Basic Information about Per- and Polyfluoroalkyl Substances (PFASs)
Includes Information on Perfluorooctanoic Acid (PFOA), Perfluorooctyl Sulfonate (PFOS), and All Other PFASs, and on PFCs
- What are perfluorooctanoic acid (PFOA), perfluorooctane sulfonate (PFOS) and other perfluoroalkyl substances (PFASs)?
- What are PFASs used for?
- Where are PFASs made?
- How widespread are these chemicals in the environment?
- Per- and polyfluoroalkyl substances (PFASs): What EPA is doing
- What are PFCs and how do they relate to PFASs?
What are perfluorooctanoic acid (PFOA), perfluorooctane sulfonate (PFOS) and other perfluoroalkyl substances (PFASs)?
Per- and polyfluoroalkyl substances (together, PFASs) are a class of man-made chemicals. They are not found naturally in the environment. PFOA and PFOS have been the most extensively produced and studied of these chemicals. Both chemicals are very persistent in the environment and in the human body.
Molecules in all PFASs chemicals contain carbon and fluorine atoms; some PFASs also include oxygen, hydrogen, sulfur and/or nitrogen atoms. One characteristic that differentiates molecules of one PFASs from those of another is the chain length, or the number of carbon atoms, in the molecule. For example, PFOA has eight carbon atoms, which is why it is sometimes referred to as C8.
- how the toxicity of one PFAS is similar or different to the toxicity of other PFASs, and
- toxicologically, what all PFASs have in common.
- keep food from sticking to cookware,
- make upholstered furniture, carpets and clothing resistant to soil, stains and water,
- make shoes, clothes and mattresses more waterproof,
- keep food packaging from sticking to food, and
- help fight fires at airfields and other places where petroleum-product-based fires are a risk.
Because they help reduce friction, they are also used by a variety of industries such as aerospace, automotive, construction, and electronics factories or businesses.
- Certain PFAS chemicals, including PFOA and PFOS, are no longer manufactured in the United States as a result of voluntary phaseouts and the PFOA Stewardship Program, with a few exceptions for limited industrial uses. As part of the Stewardship Program, eight major chemical manufacturers committed to eliminate by 2015:
- the use of PFOA and PFOA-related chemicals in their products, and
- PFOA and PFOA-related chemical emissions from their facilities.
- Although PFOA and PFOS are no longer manufactured in the U.S., they are still produced in other locations around the globe, and they may continue to be imported into the United States in consumer goods such as carpets, leather and apparel, textiles, paper and packaging, coatings, and rubber and plastics.
PFOA, PFOS and other PFASs are widespread around the globe, primarily due to their current and/or historical manufacturing, processing and use here in the U.S. and internationally. They are widespread in part because they are persistent in the environment – that is, they do not break down when exposed to air, water or sunlight. As a result, people may become exposed to PFASs manufactured months or years in the past.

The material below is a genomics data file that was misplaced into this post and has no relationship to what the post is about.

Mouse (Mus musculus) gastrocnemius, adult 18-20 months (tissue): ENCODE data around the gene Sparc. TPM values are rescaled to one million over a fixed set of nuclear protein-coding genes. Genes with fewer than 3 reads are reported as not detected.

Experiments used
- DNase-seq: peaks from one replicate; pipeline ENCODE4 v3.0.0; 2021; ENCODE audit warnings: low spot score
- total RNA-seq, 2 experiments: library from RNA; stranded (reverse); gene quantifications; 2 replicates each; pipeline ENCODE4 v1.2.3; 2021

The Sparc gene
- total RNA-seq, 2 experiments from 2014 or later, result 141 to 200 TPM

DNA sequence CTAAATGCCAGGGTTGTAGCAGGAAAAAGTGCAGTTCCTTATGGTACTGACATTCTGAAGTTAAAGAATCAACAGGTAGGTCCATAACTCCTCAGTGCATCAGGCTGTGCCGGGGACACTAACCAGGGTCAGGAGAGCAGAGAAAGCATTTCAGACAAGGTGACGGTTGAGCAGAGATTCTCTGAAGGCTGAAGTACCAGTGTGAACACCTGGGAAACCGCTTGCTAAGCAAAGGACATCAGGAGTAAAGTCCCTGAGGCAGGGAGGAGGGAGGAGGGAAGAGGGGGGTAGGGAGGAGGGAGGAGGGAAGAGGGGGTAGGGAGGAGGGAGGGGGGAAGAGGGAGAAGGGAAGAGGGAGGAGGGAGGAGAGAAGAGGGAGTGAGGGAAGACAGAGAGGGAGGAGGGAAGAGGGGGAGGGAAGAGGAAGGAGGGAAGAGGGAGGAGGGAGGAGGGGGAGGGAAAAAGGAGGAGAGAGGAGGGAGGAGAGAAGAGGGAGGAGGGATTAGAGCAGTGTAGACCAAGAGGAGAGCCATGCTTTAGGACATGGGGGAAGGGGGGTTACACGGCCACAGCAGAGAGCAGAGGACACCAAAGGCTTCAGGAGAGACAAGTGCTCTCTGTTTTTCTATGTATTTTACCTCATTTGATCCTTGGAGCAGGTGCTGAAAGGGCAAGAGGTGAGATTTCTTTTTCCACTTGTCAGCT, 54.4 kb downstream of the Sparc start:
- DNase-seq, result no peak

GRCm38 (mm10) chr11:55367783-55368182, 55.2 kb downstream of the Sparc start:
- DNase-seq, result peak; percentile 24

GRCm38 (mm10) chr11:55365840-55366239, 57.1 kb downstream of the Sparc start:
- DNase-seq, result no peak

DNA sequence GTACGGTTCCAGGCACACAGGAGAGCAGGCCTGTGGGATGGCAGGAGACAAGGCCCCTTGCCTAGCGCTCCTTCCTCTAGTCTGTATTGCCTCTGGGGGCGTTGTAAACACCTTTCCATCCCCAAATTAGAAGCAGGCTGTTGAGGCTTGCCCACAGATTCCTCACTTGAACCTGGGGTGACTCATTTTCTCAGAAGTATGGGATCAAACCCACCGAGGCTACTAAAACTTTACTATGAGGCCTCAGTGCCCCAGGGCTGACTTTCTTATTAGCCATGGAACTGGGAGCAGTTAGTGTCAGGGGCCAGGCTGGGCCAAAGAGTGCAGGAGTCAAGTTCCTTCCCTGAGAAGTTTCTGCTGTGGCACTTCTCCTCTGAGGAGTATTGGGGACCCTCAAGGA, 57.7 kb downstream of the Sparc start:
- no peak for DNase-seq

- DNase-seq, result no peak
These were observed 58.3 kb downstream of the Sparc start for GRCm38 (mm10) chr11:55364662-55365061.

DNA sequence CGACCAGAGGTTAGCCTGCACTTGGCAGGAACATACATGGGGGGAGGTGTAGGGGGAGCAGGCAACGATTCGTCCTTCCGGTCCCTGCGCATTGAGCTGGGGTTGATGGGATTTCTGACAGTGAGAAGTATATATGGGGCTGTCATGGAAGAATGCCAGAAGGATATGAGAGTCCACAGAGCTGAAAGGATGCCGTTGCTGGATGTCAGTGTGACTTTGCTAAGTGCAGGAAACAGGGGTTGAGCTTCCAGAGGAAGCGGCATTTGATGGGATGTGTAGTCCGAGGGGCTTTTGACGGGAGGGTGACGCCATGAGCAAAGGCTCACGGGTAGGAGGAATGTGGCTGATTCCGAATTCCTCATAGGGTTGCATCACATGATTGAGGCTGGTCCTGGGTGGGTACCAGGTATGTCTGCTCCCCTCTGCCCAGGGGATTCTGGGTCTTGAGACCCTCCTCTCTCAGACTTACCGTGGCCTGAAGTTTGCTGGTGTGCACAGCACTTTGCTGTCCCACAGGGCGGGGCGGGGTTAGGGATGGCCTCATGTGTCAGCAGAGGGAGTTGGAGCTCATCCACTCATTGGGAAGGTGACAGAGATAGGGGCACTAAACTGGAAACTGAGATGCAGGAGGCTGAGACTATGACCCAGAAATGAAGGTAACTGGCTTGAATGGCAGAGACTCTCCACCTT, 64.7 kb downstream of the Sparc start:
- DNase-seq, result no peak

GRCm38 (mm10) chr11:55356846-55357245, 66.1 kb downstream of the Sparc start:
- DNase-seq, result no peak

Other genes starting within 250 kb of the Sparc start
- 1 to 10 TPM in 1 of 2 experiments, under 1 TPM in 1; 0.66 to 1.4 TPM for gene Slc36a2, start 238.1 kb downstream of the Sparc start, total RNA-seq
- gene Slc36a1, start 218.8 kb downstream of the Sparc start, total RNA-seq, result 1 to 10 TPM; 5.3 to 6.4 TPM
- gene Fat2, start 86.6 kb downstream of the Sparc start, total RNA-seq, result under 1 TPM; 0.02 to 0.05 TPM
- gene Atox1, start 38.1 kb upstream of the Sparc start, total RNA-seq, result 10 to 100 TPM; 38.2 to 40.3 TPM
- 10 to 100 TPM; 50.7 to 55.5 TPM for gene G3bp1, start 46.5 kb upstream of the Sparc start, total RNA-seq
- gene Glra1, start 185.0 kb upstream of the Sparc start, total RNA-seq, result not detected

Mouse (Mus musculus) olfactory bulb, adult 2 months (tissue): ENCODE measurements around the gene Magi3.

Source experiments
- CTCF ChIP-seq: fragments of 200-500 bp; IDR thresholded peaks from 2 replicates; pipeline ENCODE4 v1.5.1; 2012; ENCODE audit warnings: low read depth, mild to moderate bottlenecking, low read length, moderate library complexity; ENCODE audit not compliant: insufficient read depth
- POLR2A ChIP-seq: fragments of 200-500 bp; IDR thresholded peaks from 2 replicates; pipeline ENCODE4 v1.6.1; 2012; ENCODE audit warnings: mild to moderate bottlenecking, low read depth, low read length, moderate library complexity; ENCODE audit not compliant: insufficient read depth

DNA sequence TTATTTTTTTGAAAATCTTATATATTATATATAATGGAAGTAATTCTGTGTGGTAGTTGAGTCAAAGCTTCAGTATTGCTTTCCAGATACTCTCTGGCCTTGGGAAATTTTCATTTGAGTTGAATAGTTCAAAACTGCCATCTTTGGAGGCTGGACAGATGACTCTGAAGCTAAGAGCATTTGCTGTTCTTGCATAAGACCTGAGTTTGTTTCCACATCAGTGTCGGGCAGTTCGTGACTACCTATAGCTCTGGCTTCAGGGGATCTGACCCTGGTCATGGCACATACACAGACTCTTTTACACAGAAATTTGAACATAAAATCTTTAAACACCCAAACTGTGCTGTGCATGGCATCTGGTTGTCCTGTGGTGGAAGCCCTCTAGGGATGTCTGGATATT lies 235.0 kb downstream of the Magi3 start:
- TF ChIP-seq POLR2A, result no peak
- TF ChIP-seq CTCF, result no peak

Due to their persistence, PFASs can travel long distances through the air; monitoring in the Arctic has shown levels of PFASs in air, water, and living things. As a result, people may become exposed to low levels of PFASs manufactured or emitted from production facilities thousands of miles away.
Because these chemicals have been used in an array of consumer products, most people have been exposed to low levels of them. Studies have found PFOS and PFOA in blood samples of humans and wildlife nationwide. Using data from CDC's 2003–2004 National Health and Nutrition Examination Survey (NHANES), scientists detected PFASs in over 98% of the thousands of blood samples collected during the survey. In more recent years, blood sampling data indicate that exposures are declining in the U.S. population, most likely due to the decline in U.S. manufacturing resulting from the PFOA Stewardship Program.
How People are Exposed
How are people exposed to PFAS chemicals?
- People can be exposed to low levels of PFASs through food, which can become contaminated with PFASs through:
- contaminated soil and water used to grow the food,
- food packaging, and
- equipment used to process food.
- People can also be exposed to PFAS chemicals if they are released during the normal use, biodegradation or disposal of consumer products that contain PFASs. PFASs may be used in commercially-treated products to make them stain- and water-repellent and/or to confer nonstick properties. These goods include carpets, leather and apparel, textiles, paper and packaging materials.
- People who work at PFAS production facilities, or facilities that manufacture goods made with PFASs, may be exposed in certain occupational settings or through contaminated air.